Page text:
Proving Gig Speed
keiths at neilltech.com
Wed Jul 18 21:56:47 UTC 2018
At least in the US, Jane also doesn’t really have a choice of her electricity provider, so she’s not getting bombarded with advertising from vendors selling “Faster WiFi” than the next guy. I don’t get to choose my method of power generation and therefore cost per kWh. I’d love to buy $.04 from the Pacific NW when I’m in the Southern US.
I’m not a betting guy, but my money says when self power generation hits some point and multiple vendors are trying to get people to buy their system, we’ll get “More amps per X hours of sunlight with our system” and she will care.
On Jul 18, 2018, at 7:01 AM, Mark Tinka <mark.tinka at seacom.mu<mailto:mark.tinka at seacom.mu>> wrote:
On 17/Jul/18 18:12, Andy Ringsmuth wrote:
I suppose in reality it’s no different than any other utility. My home has 200 amp electrical service. Will I ever use 200 amps at one time? Highly highly unlikely. But if my electrical utility wanted to advertise “200 amp service in all homes we supply!” they sure could. Would an electrician be able to test it? I’m sure there is a way somehow.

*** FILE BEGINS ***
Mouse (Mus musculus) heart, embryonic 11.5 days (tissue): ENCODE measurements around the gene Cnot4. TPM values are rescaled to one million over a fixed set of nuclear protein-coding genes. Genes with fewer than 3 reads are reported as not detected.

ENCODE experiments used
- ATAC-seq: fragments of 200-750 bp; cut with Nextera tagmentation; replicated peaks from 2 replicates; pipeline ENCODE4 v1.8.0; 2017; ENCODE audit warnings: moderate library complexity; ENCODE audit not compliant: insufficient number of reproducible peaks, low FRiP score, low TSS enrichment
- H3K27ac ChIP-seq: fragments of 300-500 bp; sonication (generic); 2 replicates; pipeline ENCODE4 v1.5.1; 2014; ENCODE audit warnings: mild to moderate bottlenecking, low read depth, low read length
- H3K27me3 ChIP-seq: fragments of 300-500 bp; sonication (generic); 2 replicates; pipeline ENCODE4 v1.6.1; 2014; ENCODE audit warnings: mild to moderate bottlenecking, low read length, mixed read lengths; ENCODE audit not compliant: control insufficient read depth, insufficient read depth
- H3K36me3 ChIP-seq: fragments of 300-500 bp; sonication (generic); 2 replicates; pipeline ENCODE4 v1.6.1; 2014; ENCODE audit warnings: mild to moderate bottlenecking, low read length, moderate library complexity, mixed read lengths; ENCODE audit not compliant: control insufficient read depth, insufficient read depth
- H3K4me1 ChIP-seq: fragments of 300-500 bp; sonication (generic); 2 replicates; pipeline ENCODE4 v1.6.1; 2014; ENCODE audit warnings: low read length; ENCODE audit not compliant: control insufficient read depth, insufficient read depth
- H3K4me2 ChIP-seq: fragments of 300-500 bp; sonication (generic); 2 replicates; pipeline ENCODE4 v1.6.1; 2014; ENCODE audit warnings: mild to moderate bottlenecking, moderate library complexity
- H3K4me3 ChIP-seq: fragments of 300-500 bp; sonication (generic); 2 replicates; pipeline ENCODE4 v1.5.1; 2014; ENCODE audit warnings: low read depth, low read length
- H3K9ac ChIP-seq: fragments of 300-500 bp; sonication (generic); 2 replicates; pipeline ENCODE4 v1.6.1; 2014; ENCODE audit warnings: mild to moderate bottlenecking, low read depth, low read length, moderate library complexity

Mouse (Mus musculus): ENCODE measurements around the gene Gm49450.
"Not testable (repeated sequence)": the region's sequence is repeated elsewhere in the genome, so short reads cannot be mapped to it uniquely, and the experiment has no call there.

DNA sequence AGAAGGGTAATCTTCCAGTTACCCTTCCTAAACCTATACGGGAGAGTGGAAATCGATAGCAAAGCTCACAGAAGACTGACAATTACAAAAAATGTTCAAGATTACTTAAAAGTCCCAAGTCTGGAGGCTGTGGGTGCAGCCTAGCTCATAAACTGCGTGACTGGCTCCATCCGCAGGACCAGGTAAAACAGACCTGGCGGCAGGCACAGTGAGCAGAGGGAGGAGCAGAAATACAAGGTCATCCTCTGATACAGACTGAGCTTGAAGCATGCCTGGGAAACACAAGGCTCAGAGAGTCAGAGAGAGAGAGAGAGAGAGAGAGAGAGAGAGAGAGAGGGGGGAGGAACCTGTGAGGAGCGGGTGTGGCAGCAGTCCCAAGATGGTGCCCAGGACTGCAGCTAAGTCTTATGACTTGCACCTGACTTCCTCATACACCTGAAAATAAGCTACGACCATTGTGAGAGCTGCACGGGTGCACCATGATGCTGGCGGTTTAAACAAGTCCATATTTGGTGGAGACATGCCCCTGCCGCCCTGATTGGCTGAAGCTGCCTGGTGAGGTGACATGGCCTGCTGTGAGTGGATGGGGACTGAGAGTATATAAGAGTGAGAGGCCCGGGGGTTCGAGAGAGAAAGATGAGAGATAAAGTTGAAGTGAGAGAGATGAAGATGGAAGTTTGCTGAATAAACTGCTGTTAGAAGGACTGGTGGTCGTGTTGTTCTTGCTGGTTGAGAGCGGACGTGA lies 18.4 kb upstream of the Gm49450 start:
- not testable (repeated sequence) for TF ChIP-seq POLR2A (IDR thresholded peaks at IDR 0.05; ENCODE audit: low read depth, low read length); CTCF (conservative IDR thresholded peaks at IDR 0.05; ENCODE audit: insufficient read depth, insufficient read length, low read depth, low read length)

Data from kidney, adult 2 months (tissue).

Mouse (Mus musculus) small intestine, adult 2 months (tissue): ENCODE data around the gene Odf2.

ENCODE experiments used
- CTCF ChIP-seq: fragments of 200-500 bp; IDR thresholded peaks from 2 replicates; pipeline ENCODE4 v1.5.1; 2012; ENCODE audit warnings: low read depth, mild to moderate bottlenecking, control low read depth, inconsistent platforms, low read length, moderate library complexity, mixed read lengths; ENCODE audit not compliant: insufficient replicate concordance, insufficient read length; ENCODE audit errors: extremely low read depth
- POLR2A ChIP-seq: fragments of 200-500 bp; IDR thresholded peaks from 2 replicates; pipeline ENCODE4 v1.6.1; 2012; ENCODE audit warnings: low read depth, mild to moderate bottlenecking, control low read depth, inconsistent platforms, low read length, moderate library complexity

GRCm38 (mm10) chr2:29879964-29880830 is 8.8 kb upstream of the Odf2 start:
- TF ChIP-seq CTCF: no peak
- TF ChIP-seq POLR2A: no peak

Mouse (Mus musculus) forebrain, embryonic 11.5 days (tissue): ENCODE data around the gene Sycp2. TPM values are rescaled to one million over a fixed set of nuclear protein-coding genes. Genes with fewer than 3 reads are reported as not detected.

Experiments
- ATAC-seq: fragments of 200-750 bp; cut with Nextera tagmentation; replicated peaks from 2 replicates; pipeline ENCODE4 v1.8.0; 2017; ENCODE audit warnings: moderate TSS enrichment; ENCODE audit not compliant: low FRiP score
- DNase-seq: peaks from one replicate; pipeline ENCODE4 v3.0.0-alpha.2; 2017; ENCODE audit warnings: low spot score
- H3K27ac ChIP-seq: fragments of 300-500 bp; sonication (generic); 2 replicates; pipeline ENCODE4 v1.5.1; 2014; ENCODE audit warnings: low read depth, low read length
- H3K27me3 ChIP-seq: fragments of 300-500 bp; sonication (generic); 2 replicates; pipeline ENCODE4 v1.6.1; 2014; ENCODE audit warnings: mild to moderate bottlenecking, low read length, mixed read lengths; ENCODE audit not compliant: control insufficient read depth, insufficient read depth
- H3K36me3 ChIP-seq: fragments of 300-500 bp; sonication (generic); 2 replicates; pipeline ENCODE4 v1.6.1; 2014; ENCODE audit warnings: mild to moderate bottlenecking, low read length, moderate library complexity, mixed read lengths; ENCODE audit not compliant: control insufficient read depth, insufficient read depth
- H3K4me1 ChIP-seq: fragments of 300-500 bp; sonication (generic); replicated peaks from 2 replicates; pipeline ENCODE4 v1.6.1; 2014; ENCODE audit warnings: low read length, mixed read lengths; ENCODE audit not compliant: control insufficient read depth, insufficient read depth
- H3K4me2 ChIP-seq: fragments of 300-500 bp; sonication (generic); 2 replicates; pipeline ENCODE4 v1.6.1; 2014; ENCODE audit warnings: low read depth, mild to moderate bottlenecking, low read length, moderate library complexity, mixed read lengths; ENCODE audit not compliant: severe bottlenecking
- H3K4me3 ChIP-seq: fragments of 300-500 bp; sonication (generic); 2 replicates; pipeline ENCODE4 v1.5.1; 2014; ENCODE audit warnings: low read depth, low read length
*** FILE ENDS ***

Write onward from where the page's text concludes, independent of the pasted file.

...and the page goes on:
If me and everyone on my street tried to use 200 amps all at the same time, could the infrastructure handle it? Doubtful. But do I on occasion saturate my home fiber 300 mbit synchronous connection? Every now and then yes, but rarely. Although if I’m paying for 300 and not getting it, my ISP will be hearing from me.
If my electrical utility told me “hey, you can upgrade to 500 amp service for no additional charge” would I do it? Sure, what the heck. If my water utility said “guess what? You can upgrade to a 2-inch water line at no additional charge!” would I do it? Probably yeah, why not?
Would I ever use all that capacity on $random_utility at one time? Of course not. But nice to know it’s there if I ever need it.
The difference, of course, between electricity and the Internet is that
there is a lot more information and tools freely available online that
Average Jane can arm herself with to run amok with figuring out whether
she is getting 300Mbps of her 300Mbps from her ISP.
Average Jane could care less about measuring whether she's getting 200
amps of her 200 amps from the power company; likely because there is a
lot more structure with how power is produced and delivered, or more to
the point, a lot less freely available tools and information with which
she can arm herself to run amok with. To her, the power company sucks if
the lights go out. In the worst case, if her power starts a fire, she's
calling the fire department.
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